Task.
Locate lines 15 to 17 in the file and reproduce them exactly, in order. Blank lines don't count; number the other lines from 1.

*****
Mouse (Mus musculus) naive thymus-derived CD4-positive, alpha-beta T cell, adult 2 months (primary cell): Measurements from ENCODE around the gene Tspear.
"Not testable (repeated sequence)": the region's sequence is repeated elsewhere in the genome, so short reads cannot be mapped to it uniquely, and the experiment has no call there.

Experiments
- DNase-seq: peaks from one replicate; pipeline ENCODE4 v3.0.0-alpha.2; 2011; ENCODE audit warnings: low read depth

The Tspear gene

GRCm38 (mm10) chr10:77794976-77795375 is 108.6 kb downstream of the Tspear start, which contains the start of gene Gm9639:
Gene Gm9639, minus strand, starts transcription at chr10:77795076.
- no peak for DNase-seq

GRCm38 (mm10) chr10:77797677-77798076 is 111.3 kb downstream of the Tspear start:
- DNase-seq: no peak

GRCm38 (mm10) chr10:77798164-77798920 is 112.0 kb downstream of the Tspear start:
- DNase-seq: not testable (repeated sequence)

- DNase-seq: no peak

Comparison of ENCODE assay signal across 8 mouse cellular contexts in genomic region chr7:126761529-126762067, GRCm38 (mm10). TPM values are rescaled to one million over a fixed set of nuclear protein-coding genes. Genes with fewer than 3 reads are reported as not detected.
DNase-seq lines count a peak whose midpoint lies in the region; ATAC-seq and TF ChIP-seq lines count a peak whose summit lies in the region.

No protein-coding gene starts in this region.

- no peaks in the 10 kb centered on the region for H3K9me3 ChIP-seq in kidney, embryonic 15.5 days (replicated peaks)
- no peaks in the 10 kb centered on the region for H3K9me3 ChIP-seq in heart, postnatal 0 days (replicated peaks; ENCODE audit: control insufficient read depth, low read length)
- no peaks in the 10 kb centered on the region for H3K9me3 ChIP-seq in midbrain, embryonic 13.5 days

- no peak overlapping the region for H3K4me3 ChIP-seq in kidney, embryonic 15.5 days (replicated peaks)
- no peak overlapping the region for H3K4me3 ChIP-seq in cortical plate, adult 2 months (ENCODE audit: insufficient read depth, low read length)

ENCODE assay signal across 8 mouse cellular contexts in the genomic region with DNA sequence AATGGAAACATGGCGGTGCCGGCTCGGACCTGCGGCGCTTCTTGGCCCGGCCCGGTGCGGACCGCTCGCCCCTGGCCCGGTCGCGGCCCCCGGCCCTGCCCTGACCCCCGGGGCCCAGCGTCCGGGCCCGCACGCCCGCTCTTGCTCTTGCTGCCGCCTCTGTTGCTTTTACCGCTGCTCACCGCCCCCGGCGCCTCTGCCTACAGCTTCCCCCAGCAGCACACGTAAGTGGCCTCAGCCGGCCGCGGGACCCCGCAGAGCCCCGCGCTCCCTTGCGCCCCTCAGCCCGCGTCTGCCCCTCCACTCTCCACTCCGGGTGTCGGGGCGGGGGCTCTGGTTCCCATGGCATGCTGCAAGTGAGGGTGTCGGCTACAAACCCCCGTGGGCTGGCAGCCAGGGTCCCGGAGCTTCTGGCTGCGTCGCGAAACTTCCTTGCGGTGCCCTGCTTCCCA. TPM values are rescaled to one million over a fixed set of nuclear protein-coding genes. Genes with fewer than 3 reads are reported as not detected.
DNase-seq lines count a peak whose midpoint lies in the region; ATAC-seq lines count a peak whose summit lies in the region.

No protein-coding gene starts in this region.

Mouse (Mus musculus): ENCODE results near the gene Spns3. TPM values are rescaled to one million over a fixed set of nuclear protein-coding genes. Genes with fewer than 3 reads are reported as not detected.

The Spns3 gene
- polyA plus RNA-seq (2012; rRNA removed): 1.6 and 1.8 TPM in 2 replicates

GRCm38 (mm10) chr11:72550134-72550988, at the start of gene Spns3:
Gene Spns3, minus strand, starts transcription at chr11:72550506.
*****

DNase-seq lines count a peak whose midpoint lies in the region; ATAC-seq and TF ChIP-seq lines count a peak whose summit lies in the region.

No protein-coding gene starts in this region.

- no peaks in the 10 kb centered on the region for H3K9me3 ChIP-seq in kidney, embryonic 15.5 days (replicated peaks)